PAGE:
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File::Find::Closures (at last, some code re-use)

by brian_d_foy (Abbot)
on Sep 30, 2004 at 18:58 UTC ( #395445=perlmeditation: print w/replies, xml ) Need Help??

For a long time I've wanted to create a library of ready-to-use callbacks to give to File::Find::find(). I never have liked the idea that I had to code the accculumation of the filenames if I did not process them immediately. This sorrt of thing seemed like it could use a shot of code re-use mojo.

So I created File::Find::Closures to hold all of those sorts of callbacks. The functions in File::Find::Closures have names like find_by_regex(), find_by_min_size(), find_by_name(), and so on. and return two things: the callback which I give directly to find(), and a reporter closure that can access the list of files the callback acccumulated.

I thought Andy Lester was going in this direction with File::Find::Wanted, but I think he had something else in mind. Randal came close to what I wanted with File::Finder, but without the re-use.

Maybe this is just one of those things that everyone ends up writing for himself.

So far, Find::Find::Closures is a developer release, so you won't be able to get it through CPAN.pm. It has no prereqs (other than File::Find which it uses in the tests). I've written everything so other people can easily write their own functions to add to this module, and I hope people send me cool ones that I can include. Create a cool function and it maymake it into an upcoming The Perl Journal article.

--
brian d foy <bdfoy@cpan.org>
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Re: File::Find::Closures (at last, some code re-use)
by kelan (Deacon) on Sep 30, 2004 at 19:17 UTC

    I have never used File::Find, so I may be incorrect, but a brief reading through the POD of File::Find::Closures revealed a potential typo. In the synopsis, you have this:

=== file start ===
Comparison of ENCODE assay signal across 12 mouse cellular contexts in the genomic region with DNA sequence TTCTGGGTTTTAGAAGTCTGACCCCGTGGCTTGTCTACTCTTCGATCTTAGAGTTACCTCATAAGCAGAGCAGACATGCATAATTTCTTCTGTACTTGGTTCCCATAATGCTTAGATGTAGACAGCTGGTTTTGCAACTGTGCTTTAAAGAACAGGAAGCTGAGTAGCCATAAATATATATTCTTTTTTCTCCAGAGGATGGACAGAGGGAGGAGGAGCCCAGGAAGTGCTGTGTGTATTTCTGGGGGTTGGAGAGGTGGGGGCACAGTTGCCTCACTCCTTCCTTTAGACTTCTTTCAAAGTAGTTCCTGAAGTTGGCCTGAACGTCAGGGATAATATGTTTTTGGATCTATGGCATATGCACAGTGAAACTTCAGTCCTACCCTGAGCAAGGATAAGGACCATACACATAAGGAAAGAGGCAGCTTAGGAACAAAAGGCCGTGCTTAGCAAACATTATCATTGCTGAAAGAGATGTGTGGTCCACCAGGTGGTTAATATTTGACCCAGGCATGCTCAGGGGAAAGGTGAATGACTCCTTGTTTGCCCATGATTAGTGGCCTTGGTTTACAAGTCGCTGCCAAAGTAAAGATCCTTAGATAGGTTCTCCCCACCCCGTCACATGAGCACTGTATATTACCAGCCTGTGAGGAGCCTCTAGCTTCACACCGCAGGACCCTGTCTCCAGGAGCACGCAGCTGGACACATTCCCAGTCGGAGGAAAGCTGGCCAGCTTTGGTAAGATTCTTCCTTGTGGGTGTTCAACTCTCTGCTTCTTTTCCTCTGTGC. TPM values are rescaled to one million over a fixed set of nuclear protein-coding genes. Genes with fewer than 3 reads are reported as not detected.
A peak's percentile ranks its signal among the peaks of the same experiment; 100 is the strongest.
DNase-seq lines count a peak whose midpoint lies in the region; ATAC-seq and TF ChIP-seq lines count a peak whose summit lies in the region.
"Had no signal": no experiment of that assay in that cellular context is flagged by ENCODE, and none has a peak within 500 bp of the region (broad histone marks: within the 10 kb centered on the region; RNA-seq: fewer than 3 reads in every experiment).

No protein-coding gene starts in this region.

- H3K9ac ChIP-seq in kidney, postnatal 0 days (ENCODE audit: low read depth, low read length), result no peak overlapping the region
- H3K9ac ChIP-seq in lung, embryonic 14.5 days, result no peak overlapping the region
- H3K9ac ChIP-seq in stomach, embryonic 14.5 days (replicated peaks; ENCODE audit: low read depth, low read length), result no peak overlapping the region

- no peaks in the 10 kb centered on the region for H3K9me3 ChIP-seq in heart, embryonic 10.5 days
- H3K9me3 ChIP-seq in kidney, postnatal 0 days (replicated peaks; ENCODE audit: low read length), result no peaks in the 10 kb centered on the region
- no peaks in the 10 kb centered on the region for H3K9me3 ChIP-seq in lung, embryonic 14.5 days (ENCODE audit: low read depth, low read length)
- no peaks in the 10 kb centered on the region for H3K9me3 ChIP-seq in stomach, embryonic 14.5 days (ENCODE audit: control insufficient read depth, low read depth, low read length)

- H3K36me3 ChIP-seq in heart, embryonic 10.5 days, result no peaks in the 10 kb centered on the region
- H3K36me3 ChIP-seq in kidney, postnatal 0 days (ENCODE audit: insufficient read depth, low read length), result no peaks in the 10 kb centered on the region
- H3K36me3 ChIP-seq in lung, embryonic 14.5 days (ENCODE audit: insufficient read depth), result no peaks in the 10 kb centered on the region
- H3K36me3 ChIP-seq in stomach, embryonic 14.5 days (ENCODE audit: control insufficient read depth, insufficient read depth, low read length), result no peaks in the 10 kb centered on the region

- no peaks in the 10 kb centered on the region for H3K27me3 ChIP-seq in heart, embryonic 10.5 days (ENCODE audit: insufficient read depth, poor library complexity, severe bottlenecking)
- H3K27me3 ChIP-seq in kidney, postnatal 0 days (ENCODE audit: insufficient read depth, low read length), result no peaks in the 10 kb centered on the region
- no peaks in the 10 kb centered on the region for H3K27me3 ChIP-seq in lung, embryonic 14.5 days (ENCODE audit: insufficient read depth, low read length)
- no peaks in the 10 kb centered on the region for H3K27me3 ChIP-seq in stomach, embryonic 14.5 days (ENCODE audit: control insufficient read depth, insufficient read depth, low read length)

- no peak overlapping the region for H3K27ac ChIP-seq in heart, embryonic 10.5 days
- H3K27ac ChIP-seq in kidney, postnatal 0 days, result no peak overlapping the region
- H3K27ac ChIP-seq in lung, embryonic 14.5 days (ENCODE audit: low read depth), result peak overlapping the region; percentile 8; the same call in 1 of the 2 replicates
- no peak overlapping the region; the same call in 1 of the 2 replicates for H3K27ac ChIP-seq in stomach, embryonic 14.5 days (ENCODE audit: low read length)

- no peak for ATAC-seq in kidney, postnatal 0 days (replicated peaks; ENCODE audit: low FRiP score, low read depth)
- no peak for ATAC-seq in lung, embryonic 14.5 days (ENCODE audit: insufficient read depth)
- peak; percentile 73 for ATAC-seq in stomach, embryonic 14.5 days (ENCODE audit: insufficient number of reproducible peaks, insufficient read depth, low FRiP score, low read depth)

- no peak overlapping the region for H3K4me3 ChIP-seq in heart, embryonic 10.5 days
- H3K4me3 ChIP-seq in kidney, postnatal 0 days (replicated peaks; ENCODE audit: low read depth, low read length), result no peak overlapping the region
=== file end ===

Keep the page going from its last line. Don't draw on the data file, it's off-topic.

my( $list_reporter, $wanted ) = find_by_name( qw(README) );
    But in the line immediately after the heading "The closure factories" you say this:
    Each factory returns two closures. The first one is for find(), and the second one is the reporter.
    It seems your example and your description are at odds.

      Drats. The example is out of date, and I will fix that in the next upload.
      --
      brian d foy <bdfoy@cpan.org>
Re: File::Find::Closures (at last, some code re-use)
by SpanishInquisition (Pilgrim) on Oct 01, 2004 at 14:37 UTC
    One thing I really like about merlyn's module is that it supports the filter chaining idiom (which I used on a C++ project a couple of years ago). That, and it has completely replaced File::Find for me. Also it doesn't have to import anything and has a really cool object interface.

    How did I use Filter Chaining and still get reuse of my filters? My C++ module kept returning FilterCollection objects with each cascading application of a filter until the method was terminated with an apply statement.

    Thus I could build filters like:

    FilterCollection* fc = new FilterCollection(rootObj)->isType("foo")->h +asProperty("bar",5150); FilterCollection* fc2 = fc->hasProperty("baz",812)->apply(); for(int i=0; i< fc2.size(); i++) { // do something with fc2.elementAt(i) }